Imagined Women: Bearing, Rearing, and Wearing the Tajik Nation

In: Central Asian Affairs
Shahnoza Nozimova Postdoctoral Researcher, Schar School of Policy and Government, George Mason University Fairfax, Virginia USA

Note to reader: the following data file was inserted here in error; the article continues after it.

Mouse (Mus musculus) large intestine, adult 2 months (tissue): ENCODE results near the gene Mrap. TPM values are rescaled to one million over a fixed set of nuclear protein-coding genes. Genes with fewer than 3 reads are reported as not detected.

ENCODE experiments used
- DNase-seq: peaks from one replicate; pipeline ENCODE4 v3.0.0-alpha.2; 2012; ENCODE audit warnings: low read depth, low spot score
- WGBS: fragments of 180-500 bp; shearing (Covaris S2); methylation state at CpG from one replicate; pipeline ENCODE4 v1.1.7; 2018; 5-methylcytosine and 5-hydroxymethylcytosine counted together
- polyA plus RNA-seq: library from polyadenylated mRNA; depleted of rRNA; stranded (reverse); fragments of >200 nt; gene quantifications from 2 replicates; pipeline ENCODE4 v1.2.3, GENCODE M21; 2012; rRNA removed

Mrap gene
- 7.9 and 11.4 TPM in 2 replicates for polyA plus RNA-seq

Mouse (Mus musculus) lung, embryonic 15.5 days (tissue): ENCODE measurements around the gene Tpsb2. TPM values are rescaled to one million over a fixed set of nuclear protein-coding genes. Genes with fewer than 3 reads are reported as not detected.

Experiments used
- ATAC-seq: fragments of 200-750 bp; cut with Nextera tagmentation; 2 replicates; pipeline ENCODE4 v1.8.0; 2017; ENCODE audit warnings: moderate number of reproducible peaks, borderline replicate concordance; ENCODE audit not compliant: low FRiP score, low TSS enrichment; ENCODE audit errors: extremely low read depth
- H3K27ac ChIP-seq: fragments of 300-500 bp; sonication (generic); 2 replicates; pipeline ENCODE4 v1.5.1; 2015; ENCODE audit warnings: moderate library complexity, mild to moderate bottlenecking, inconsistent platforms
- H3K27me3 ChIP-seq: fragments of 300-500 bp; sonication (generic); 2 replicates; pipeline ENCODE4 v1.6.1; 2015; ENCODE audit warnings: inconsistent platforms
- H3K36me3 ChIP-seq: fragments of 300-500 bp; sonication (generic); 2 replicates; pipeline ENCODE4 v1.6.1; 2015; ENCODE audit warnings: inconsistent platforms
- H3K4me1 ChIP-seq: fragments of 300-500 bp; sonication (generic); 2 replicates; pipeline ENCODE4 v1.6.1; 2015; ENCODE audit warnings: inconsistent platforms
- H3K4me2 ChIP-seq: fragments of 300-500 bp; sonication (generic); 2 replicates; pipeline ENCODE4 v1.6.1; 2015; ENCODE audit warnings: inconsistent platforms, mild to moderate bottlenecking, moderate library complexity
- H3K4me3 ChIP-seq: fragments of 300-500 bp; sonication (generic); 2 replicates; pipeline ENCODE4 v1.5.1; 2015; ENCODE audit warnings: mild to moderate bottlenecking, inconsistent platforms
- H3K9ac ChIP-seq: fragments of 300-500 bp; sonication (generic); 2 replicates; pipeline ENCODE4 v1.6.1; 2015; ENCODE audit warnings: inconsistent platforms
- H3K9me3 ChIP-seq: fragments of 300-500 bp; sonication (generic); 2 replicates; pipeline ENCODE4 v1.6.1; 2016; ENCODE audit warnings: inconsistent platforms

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In contemporary Tajikistan, the onus of national identity’s (re-)production has been disproportionately placed on women. Decisions about female bodies, dress, duties, and the limits of women’s roles in the public and private spaces serve as important differentiating markers and mobilization tools for the competing ideological forces. Using the insights from the scholarship on nation-building and gender, this paper explores the official (government’s) narrative on women in Tajikistan. Based on content analysis of various primary data sources, including official documents, government publications, official speeches, and media sources, I argue that contemporary nation-building has become about tangible lifestyles. Thus, nationhood in Tajikistan has acquired a recognizably gendered character. In this state-promoted imagination, women encapsulate the Tajik nation by performing three significant tasks that continuously reproduce and represent the nation: they bear, rear, and wear the Tajik nation-state.

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